Off Highway Vehicle Growing Recreation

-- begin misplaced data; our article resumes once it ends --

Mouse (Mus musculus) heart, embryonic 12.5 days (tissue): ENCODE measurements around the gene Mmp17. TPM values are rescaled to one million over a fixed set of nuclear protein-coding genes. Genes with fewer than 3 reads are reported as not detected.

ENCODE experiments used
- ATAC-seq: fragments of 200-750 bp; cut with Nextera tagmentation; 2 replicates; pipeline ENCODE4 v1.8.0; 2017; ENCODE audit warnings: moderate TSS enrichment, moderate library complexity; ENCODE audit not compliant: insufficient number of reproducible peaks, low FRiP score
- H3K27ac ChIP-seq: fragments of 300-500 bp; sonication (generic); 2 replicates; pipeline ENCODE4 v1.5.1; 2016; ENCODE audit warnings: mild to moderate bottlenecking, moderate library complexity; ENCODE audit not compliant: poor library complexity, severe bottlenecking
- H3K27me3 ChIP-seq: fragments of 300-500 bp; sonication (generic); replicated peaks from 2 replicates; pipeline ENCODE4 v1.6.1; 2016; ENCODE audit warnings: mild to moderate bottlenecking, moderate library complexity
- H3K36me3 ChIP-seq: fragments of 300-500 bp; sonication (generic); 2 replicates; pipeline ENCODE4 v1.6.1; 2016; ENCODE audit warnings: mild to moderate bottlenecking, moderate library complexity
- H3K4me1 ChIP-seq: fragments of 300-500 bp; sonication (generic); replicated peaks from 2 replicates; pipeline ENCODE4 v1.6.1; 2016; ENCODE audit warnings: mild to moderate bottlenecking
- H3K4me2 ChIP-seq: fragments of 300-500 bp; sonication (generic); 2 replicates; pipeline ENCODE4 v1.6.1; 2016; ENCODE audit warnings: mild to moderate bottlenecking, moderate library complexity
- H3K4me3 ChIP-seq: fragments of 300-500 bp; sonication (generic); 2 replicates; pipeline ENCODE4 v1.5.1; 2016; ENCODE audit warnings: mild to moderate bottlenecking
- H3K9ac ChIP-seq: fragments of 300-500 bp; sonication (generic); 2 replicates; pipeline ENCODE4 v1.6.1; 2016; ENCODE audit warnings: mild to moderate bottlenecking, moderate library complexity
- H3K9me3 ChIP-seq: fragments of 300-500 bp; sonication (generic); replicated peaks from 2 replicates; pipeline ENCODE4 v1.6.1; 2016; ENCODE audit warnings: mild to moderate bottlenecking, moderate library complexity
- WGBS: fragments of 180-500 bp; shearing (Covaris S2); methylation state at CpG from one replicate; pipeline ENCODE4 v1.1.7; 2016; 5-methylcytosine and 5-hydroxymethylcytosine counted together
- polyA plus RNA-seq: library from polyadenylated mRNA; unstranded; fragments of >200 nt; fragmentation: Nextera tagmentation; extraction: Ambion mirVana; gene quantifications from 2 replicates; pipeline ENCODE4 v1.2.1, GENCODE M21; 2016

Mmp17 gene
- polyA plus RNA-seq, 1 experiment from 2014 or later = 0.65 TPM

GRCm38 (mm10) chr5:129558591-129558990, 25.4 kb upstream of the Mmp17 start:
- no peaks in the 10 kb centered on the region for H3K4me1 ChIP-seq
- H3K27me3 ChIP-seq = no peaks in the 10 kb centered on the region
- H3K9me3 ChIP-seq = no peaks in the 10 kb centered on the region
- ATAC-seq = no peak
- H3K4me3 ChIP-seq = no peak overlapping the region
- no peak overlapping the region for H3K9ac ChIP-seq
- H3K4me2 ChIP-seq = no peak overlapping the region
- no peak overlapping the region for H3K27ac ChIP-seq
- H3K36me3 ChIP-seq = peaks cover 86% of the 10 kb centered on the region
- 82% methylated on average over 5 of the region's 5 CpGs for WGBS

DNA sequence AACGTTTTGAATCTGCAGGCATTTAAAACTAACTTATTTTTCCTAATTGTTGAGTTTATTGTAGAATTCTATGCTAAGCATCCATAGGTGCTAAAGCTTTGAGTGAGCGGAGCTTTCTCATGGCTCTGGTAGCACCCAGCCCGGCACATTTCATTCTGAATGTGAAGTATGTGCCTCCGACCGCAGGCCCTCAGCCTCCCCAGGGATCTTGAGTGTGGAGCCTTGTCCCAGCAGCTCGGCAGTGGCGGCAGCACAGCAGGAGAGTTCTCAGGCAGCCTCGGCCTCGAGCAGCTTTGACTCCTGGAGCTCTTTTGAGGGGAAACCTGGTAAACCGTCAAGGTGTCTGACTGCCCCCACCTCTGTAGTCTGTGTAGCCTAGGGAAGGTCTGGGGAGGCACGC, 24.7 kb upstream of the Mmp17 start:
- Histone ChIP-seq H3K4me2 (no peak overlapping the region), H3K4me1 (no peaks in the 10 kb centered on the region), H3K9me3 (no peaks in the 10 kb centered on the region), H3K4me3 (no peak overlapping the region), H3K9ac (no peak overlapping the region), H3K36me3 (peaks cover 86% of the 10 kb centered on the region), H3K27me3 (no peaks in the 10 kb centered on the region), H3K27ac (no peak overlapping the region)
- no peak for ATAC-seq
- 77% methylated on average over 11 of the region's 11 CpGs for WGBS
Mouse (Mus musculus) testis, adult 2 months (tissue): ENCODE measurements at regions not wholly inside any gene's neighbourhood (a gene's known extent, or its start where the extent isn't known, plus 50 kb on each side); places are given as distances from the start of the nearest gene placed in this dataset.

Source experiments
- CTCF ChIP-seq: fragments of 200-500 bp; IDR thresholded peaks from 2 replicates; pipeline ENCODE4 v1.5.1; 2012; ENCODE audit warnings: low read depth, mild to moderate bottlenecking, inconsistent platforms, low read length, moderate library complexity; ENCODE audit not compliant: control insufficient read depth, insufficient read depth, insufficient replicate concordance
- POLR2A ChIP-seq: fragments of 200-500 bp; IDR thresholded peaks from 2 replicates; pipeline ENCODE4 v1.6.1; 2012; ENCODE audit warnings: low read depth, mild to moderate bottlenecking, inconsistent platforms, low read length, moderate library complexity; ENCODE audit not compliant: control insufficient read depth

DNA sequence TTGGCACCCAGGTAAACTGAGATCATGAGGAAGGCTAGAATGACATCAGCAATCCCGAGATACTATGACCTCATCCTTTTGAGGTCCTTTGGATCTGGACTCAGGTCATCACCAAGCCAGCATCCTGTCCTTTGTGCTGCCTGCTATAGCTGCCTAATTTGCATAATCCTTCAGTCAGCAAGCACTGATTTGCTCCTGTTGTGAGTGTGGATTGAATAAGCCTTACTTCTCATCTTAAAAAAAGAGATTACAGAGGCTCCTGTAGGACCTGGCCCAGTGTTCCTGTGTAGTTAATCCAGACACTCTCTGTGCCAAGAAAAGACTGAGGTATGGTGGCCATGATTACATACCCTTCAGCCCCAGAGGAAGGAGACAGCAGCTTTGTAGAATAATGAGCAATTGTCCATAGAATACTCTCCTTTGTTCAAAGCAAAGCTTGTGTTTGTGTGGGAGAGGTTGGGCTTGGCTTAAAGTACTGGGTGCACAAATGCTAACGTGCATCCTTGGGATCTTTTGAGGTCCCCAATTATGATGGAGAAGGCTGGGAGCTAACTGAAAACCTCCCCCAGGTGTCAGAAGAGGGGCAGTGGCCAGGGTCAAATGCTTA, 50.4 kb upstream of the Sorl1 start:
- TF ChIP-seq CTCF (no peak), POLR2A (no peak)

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Today, Off-highway vehicle (OHV) use is one if the fastest growing recreation activities taking place on the public of the western United States. OHV includes, but is not limited to motorcycles designed for off road use, All terrain vehicles (ATVs), 4-wheel drive automobiles, and other vehicles such a sand rails or dune buggies (Cordell, Betz, Green, & Owens, 2005). As the United States population grows, so does the necessity for outdoor recreation, and OHV use is no exception; between 1982 and 2001 OHV recreation participation increased an additional 100%. Between the years 1999 and 2005, OHV Users grew from 36 t0 51 million people. The challenge land managers face is addressing the conflicting needs and expectations of millions that use America’s federal lands (Cordell et al., 2005). This fast growth in recreation and increasing demands on resources leads to even greater concern with recreation capacities than in the past (Whittaker, Shelby, Manning, Cole, & Haas, 2011). Defining Capacity Concerning recreation, carrying capacities have been considered since the early 1930’s (Stankey & Manning, 1986). Since its introduction the concept or carrying capacities has evolved considerably. Capacity serves as a signal to managers indicating that additional action may be necessary to protect the visitor experiences and local resources (Haas, 2001). A more specific definition of visitor capacities is described as “the amount and type of use that is compatible with the management prescription for an area” (Whittaker, Shelby, Manning, Cole, & Haas, 2011; McCool & Lime, 2001). For example, the number of outfitters permitted per day at a particular entry point of a recreation area. When defining carrying capacity it is important to ... ... middle of paper ... ...empting Fantasy or Useful Reality? Journal of Sustainable Tourism, 9(5), 372–388. Retrieved from http://www.academia.edu/394212/Tourism_Carrying_Capacity_Tempting_Fantasy_or_Useful_Reality Stankey, G., & Manning, R. (1986). Carrying capacity of recreation settings. The President’s Commission On Americans Outdoors. Retrieved from http://leopold.wilderness.net/pubs/166.pdf Stokols, D. (1972). On the distinction between density and crowding: Some implications for future research. Psychological Review, 79(3), 275–277. Retrieved from http://psycnet.apa.org/journals/rev/79/3/275/ Whittaker, D., Shelby, D., Manning, R., Cole, D., & Haas, G. (2011). Capacity Reconsidered: Finding Consensus and Clarifying Differences. Journal of Park and Recreation Administration, 29(1), 1–20. Retrieved from http://www.uvm.edu/parkstudieslaboratory/publications/Whittaker et al. 2011.pdf
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